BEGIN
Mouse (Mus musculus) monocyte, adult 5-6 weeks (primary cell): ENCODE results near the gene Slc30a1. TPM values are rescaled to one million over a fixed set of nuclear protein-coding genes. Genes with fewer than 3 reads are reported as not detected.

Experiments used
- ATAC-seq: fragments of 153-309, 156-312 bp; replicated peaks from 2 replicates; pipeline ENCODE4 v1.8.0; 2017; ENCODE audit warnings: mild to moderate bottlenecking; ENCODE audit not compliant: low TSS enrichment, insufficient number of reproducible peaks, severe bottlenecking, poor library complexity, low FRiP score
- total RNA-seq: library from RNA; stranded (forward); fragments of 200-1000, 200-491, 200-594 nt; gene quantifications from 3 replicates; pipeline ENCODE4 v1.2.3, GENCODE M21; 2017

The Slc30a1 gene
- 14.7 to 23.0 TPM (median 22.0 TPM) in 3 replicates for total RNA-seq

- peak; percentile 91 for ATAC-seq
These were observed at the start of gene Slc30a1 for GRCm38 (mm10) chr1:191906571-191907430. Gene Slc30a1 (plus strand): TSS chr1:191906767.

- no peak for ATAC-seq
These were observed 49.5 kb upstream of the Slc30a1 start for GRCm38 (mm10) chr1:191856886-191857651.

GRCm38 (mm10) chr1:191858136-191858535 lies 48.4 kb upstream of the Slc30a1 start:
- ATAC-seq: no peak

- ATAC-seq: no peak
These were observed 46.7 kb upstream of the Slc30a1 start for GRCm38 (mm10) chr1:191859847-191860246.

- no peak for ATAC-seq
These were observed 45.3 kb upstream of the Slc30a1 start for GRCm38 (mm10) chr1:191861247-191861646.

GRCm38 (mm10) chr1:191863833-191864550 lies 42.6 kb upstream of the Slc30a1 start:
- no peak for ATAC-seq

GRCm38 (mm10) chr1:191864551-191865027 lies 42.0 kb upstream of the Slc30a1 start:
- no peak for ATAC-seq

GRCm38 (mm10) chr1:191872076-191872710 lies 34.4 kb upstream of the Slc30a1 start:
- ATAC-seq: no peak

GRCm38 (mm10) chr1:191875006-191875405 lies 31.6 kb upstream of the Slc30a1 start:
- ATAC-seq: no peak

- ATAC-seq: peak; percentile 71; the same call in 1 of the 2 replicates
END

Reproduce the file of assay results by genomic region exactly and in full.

Mouse (Mus musculus) monocyte, adult 5-6 weeks (primary cell): ENCODE results near the gene Slc30a1. TPM values are rescaled to one million over a fixed set of nuclear protein-coding genes. Genes with fewer than 3 reads are reported as not detected.

Experiments used
- ATAC-seq: fragments of 153-309, 156-312 bp; replicated peaks from 2 replicates; pipeline ENCODE4 v1.8.0; 2017; ENCODE audit warnings: mild to moderate bottlenecking; ENCODE audit not compliant: low TSS enrichment, insufficient number of reproducible peaks, severe bottlenecking, poor library complexity, low FRiP score
- total RNA-seq: library from RNA; stranded (forward); fragments of 200-1000, 200-491, 200-594 nt; gene quantifications from 3 replicates; pipeline ENCODE4 v1.2.3, GENCODE M21; 2017

The Slc30a1 gene
- 14.7 to 23.0 TPM (median 22.0 TPM) in 3 replicates for total RNA-seq

- peak; percentile 91 for ATAC-seq
These were observed at the start of gene Slc30a1 for GRCm38 (mm10) chr1:191906571-191907430. Gene Slc30a1 (plus strand): TSS chr1:191906767.

- no peak for ATAC-seq
These were observed 49.5 kb upstream of the Slc30a1 start for GRCm38 (mm10) chr1:191856886-191857651.

GRCm38 (mm10) chr1:191858136-191858535 lies 48.4 kb upstream of the Slc30a1 start:
- ATAC-seq: no peak

- ATAC-seq: no peak
These were observed 46.7 kb upstream of the Slc30a1 start for GRCm38 (mm10) chr1:191859847-191860246.

- no peak for ATAC-seq
These were observed 45.3 kb upstream of the Slc30a1 start for GRCm38 (mm10) chr1:191861247-191861646.

GRCm38 (mm10) chr1:191863833-191864550 lies 42.6 kb upstream of the Slc30a1 start:
- no peak for ATAC-seq

GRCm38 (mm10) chr1:191864551-191865027 lies 42.0 kb upstream of the Slc30a1 start:
- no peak for ATAC-seq

GRCm38 (mm10) chr1:191872076-191872710 lies 34.4 kb upstream of the Slc30a1 start:
- ATAC-seq: no peak

GRCm38 (mm10) chr1:191875006-191875405 lies 31.6 kb upstream of the Slc30a1 start:
- ATAC-seq: no peak

- ATAC-seq: peak; percentile 71; the same call in 1 of the 2 replicates